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*	' U.S. Environmental Protection Agency	15-P-0169
^	ro.	Hffiro nf Incnortnr Perioral	June 17, 2015
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	 \ Office of Inspector General
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At a Glance
Why We Did This Review
We evaluated whether the
U.S. Environmental Protection
Agency (EPA) and authorized
states have safeguards to
control long-term risks of
hazardous waste disposal
beyond the 30-year post-
closure care period.
The EPA regulates hazardous
waste disposal under the
Resource Conservation and
Recovery Act (RCRA).
Regulations require that
owners maintain and monitor
closed disposal units for a
period that lasts 30 years. This
is called the post-closure care
period. The EPA authorized
48 states to implement the
RCRA hazardous waste
program within their state.
Leaks from disposed waste
could contaminate ground
water, resulting in loss of water
supply, high cleanup costs and
potential health problems.
Over 1,500 units are closed
with waste in place across the
This report addresses the
following EPA goal or
cross-agency strategy:
• Cleaning up communities
and advancing sustainable
Send all inquiries to our public
affairs office at (202) 566-2391
or visit
The full report is at:
Some Safeguards in Place for Long-Term Care of
Disposed Hazardous Waste, But Challenges Remain
Safe disposal of hazardous
waste requires commitment to
long-term care of closed
disposal units.
For more information on
hazardous waste disposal units
and cleanups near you, visit the
EPA's Cleanups in My
Community website at
What We Found
Long-term risks at closed RCRA hazardous
waste disposal units with waste left in place
are partly addressed by legal and
operational safeguards. For example, RCRA
regulations require that the implementing
authority—which in most cases is a state
environmental director—make a site-specific
determination on whether unacceptable
risks remain at the end of the planned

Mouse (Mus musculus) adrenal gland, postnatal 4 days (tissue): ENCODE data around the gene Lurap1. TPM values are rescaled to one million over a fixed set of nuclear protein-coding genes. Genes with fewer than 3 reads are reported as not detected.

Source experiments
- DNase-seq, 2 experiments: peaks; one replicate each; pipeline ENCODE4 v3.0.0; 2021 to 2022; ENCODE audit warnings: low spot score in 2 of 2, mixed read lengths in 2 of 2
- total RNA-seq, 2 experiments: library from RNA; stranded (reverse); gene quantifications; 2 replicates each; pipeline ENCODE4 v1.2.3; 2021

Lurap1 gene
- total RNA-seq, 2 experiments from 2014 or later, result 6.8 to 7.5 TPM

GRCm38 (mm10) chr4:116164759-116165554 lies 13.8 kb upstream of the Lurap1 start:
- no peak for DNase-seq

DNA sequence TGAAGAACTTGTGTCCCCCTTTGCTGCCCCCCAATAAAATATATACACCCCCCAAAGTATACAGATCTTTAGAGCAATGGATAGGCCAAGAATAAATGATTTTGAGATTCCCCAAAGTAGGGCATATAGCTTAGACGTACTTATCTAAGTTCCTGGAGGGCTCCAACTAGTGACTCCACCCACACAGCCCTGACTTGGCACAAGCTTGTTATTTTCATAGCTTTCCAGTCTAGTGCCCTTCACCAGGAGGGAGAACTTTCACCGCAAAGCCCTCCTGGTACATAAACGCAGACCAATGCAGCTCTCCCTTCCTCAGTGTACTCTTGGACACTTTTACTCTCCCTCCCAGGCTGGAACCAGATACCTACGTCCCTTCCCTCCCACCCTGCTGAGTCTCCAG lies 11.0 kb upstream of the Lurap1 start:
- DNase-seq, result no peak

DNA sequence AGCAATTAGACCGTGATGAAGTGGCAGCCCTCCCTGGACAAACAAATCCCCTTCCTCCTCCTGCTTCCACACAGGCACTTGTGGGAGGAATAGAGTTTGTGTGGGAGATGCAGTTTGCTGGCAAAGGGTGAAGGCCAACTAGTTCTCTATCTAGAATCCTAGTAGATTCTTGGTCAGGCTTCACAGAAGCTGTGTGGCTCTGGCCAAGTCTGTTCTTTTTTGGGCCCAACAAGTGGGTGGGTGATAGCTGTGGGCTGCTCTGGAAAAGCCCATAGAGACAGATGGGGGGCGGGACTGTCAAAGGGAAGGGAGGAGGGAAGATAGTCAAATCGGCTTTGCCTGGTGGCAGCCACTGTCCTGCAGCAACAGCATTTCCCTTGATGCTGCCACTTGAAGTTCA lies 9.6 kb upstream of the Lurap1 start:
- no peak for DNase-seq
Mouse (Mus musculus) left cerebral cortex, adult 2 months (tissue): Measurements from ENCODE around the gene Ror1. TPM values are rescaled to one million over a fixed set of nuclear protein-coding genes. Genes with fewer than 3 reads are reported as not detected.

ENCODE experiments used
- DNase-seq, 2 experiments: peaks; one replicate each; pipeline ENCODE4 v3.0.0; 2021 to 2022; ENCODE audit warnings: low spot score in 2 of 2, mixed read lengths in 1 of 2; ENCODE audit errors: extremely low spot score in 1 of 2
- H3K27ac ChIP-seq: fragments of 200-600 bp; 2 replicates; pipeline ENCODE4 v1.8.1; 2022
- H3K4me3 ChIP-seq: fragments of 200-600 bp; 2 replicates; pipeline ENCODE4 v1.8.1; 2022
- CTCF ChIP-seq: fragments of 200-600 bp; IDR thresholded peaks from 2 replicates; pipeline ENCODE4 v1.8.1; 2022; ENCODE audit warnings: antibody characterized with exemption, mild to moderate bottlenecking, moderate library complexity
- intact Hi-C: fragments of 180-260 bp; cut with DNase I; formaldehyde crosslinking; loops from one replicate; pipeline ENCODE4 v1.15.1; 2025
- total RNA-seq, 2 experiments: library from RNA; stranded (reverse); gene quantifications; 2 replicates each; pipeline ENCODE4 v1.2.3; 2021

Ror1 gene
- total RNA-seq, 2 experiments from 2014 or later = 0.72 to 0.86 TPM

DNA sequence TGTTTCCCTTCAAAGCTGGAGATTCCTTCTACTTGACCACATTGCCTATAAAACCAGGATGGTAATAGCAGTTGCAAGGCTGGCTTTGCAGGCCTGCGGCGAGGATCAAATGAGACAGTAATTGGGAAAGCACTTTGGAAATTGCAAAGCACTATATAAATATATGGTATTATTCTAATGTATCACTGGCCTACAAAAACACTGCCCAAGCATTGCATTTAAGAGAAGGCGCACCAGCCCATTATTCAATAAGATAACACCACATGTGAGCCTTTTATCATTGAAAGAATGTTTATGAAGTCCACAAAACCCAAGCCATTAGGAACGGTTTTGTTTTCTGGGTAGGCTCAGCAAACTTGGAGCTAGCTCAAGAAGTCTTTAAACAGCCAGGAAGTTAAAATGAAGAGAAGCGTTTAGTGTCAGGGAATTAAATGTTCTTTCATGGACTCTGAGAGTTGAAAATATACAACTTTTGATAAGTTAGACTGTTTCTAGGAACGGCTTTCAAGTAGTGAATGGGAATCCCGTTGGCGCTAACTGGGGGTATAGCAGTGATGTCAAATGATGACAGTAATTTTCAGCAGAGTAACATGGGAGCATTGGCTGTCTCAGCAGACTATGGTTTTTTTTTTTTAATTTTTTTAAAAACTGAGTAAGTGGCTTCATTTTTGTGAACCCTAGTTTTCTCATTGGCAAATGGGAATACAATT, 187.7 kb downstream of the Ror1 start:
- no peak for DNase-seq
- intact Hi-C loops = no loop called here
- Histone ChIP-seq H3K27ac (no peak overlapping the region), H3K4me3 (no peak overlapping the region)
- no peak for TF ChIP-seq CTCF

post-closure care period. In addition, RCRA
provides a safeguard through corrective
action and other enforcement authorities
that the EPA and authorized states can use
to address cleanup needs at facilities
undergoing post-closure care.
States have exercised their authority, extending post-closure care and associated
financial assurance when unacceptable risks remain. One state also ended post-
closure care and established other long-term care arrangements under an
environmental covenant. If long-term problems arise after post-closure care, the
implementing authority may be able to address these problems using its RCRA
enforcement authority.
The challenges to effective long-term care that remain include:
•	The EPA has not finalized its guidance on criteria for determining whether
human health and the environment will be protected if post-closure care
ends. The EPA missed its commitment to issue the guidance in 2013.
States have made decisions on adjusting the care period without benefit of
national guidance on criteria that should be considered.
•	Eighteen states do not have environmental covenant statutes that
strengthen controls for long-term protection of land use.
•	The EPA and state hazardous waste programs will have an increased
workload as more units reach the end of their expected 30-year
post-closure care periods.
Recommendations and Planned Agency Corrective Actions
We recommend that the EPA finalize the guidance on adjusting the post-closure
care period, and provide information on the benefits of implementing controls
afforded through environmental covenant statutes. The EPA agreed with all
recommendations and provided acceptable corrective actions and completion